= 47.34 g
Then:
Percentage yield = actual yield    x 100%
                 theoretical yield
                = 29.7 g x 100%       = 62.7 %
                  47.34 g
Example deux!




What mass of K2CO3 is produced when 1.50 g of
KO2 is reacted with an excess of CO2 if the reaction
has a 76.0% yield? The reaction is:
  4KO2(s) + 2 CO2(g)  2K2CO3(s) + 3O2(g)
 The solution:
We are looking for the actual yield (some idiot
forgot to weigh and record the mass of product!)
First calculate the mass of K2CO3 produced
(assuming a 100% yield) i.e. the theoretical yield

g of K2CO3 = 1.50 g KO2 x 1 mol KO2 x 2 mol K2CO3 x 138.2 g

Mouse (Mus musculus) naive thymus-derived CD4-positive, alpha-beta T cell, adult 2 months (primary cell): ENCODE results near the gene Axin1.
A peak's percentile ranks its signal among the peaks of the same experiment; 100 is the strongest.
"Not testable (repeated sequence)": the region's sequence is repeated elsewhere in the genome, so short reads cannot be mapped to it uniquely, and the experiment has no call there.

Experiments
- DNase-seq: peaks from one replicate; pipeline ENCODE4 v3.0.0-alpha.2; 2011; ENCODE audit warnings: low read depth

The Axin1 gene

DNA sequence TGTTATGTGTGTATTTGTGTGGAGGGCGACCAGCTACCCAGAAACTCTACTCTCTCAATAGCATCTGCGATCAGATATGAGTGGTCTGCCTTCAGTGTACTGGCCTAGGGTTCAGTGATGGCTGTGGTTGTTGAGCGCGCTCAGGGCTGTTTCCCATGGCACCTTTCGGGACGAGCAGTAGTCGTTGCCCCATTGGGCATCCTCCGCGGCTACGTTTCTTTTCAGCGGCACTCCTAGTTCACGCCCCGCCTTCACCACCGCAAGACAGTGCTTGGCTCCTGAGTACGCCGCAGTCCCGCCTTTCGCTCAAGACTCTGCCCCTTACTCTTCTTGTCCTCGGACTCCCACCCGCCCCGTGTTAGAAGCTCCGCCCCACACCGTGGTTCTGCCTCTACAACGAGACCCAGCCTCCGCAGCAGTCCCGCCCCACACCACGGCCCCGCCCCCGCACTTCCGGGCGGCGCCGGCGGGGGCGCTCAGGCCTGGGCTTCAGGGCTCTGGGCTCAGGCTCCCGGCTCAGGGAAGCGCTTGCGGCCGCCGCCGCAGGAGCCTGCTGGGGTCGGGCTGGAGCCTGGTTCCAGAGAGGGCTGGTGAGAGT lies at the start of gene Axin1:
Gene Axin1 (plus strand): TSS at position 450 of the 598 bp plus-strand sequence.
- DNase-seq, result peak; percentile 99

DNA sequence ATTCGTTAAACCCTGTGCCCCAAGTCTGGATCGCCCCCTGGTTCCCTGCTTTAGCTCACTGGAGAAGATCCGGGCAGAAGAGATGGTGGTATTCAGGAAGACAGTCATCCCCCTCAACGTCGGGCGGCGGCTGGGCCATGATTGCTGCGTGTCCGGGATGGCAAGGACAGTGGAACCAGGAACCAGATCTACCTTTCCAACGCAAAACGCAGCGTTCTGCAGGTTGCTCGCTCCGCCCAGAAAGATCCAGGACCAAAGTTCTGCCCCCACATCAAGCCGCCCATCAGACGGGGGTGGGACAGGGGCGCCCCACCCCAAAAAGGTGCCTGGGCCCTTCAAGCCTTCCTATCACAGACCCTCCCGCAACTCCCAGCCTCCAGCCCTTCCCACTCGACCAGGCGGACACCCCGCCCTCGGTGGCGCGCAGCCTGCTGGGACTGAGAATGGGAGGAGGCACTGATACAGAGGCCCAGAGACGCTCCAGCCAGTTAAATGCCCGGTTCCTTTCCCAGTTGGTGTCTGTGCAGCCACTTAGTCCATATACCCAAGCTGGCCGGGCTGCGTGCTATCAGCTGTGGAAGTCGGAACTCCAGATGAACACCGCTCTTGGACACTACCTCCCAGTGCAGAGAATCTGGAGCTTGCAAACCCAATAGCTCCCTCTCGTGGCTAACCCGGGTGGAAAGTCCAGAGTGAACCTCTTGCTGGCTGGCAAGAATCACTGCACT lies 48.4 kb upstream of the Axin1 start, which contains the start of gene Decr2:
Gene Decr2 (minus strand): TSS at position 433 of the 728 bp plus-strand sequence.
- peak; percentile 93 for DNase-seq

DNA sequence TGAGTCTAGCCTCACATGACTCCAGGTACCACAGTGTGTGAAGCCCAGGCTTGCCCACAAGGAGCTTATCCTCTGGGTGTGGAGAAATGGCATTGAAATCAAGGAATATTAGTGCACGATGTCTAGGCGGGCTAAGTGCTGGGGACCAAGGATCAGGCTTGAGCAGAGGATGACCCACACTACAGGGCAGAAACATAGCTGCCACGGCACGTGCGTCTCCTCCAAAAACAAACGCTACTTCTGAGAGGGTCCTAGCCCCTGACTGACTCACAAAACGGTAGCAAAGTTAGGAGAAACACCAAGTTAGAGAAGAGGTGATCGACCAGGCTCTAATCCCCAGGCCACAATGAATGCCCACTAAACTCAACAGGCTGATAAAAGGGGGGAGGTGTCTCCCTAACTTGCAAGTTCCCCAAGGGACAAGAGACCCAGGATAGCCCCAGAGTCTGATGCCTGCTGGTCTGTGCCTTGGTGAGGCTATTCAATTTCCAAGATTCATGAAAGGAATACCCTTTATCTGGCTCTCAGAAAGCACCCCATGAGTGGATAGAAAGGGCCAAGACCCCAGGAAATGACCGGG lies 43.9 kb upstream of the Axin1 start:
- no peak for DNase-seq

71.1 g KO2 4 mol KO2 1 mol K2CO3
            = 1.458 g
actual yield = 76.0 % x 1.458 g = 0.760 x 1.458 = 1.11 g K2CO3
Last (but not least) example
...
What mass of CuO is required to make 10.0 g of Cu
according to the reaction
    2NH3 + 3CuO  N2 + 3Cu + 3H2O
if the reaction has 58.0 % yield?
Here we go again …
Actual yield = 10.0 g Cu
From the percentage yield equation, calculate the
theoretical yield of Cu.

Theoretical yield of Cu = Actual yield x 100%
                        Percentage yield
                      = 10.0 g x 100 %
                            58.0 %
                      = 17.24 g
Now find the mass of CuO:
Use this theoretical yield and find the mass of CuO
that would be needed:

g CuO = 17.24 g Cu x 1 mol Cu x 3 mol CuO x 79.5g
                    63.5 g Cu 3 mol Cu     1mol CuO


       = 21.6 g CuO